Review: “Age of Republic – Jango Fett #1”

Oh, hi! As mentioned in my entry here, I’ve decided to try my hand doing some more reviews. Neato, right?

Well, let’s dive right in…


SPOILER WARNING! There may be spoilers in the review! I’ll try not to go into extreme detail about any of the plot-points, but I will be talking about the way that the issue made me feel and characterization, so beware!


Star Wars: Age of Republic – Jango Fett #1 is a comic released today on January 9th, 2019, by Marvel. This comic is, like the others in the (limited) series, written by Jody Houser; the artist for this issue is Luke Ross, and the colourist is Java Tartaglia.


(Cover Variant A by Paolo Rivera)

I’ve followed the rest of the series thus far — Jango Fett #1 is the fourth issue overall, of nine — and while I’ve enjoyed the others, I think that this is the first that I can really say that I loved. A lot of the current (and recent) slate of Marvel Star Wars comics have been excellent, in my opinion — I’m a major fan of the now-completed Poe Dameron series, as well as the still-ongoing Doctor Aphra — but, perhaps due to my personal affinity for the characters Fett, there was something extra special about today’s book.

Some people might not get as much as I have out of the run because they want something more from the stories they consume, and that’s totally fine. (For what it’s worth, I tend to expect a bit less than I think others do from comics, whatever that says about me.) I think I see the series for what it really is: Short character-building pieces that offer a glimpse into icons from throughout the franchise. These comics aren’t necessarily meant to blow your socks off the way, for example, issue #25 of Darth Vader: Dark Lord of the Sith was meant to; no, these comics are more or less meant to build on or provide insight into an aspect of the character that has been previously established, or maybe provide a jumping-off point for further character development.

Speaking to these ideas, Jango Fett #1 is primarily concerned with a topic that has been previously established (and focused on) in the Canon, specifically in Attack of the Clones and The Clone Wars TV series: The relationship between the eponymous bounty hunter and his “son,” the other (and perhaps more famous) Fett bounty hunter, Boba. The setting of the comic isn’t precise, but the art suggests that it’s Attack of the Clones-adjacent, probably within a year or so of the events of the film; in the course of the issue, we see flashbacks to earlier events in Jango’s life — at least one before Boba’s “birth,” and directly showcasing something only briefly mentioned in Attack of the Clones — but the main thrust of the story is concerned with the dynamic between the pair.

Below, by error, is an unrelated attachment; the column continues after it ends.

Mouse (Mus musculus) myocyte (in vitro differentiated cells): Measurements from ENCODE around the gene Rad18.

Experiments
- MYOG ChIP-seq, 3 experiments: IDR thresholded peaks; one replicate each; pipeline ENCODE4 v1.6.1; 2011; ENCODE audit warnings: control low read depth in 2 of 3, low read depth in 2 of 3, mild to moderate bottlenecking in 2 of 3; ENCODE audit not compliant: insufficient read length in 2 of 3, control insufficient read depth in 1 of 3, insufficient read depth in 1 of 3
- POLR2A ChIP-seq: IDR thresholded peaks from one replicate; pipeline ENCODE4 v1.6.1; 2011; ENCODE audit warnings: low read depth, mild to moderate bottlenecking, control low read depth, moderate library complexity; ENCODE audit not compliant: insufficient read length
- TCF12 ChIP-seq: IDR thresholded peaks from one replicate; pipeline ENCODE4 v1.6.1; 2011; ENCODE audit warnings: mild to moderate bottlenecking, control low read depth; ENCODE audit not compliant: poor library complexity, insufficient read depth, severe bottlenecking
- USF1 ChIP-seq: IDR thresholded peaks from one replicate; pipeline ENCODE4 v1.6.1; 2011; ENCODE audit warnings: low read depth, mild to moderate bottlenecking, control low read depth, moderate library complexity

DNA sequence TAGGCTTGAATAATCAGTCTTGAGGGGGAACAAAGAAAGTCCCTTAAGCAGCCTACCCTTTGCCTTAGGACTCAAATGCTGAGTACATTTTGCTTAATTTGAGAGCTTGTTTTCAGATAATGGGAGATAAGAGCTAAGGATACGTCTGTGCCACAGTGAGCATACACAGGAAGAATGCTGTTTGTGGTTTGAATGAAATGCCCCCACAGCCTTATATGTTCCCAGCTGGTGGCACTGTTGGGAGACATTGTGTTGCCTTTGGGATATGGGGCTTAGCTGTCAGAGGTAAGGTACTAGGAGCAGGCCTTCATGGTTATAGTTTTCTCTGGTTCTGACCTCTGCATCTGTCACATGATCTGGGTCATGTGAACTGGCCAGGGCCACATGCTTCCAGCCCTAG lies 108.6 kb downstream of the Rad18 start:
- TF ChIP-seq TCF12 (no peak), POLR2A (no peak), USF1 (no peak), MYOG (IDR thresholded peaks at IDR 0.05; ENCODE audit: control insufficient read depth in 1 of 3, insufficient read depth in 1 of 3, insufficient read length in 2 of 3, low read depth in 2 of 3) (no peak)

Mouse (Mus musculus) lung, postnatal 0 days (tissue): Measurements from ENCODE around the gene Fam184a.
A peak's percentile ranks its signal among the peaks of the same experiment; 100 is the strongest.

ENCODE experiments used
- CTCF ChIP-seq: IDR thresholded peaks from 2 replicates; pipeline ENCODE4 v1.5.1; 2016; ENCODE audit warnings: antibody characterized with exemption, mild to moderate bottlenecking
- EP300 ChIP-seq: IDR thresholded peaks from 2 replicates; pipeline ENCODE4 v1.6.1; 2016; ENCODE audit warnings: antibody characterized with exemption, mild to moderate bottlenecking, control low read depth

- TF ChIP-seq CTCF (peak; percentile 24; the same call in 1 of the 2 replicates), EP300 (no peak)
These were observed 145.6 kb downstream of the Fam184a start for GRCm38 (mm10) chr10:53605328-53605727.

In this regard, it’s not dissimilar to previous stories about the characters — The Clone Wars briefly touches on it, and more in-depth showcases may be seen in various now-“Legends” Dark Horse comics — but what’s interesting about it (and what I enjoy most) is the way that it takes a very familiar “parent/child relationship” story and twists it into something…not quite right. A character like Luke has a complex relationship with his father because of their lack of contact, his hero-worship in absentia, and the revelations that occur in the original films, whereas Boba’s relationship with Jango is complex because of the close bond that’s shared between them — and then brutally severed during the first stages of a galactic war. Both families are defined (at least in part) by tragedy, but Luke was eventually able to redeem his father and share his love with him; Boba had any chance of that taken away from him, and it rather obviously had a negative impact on the rest of his life, as indicated by his descent into crime and the underworld.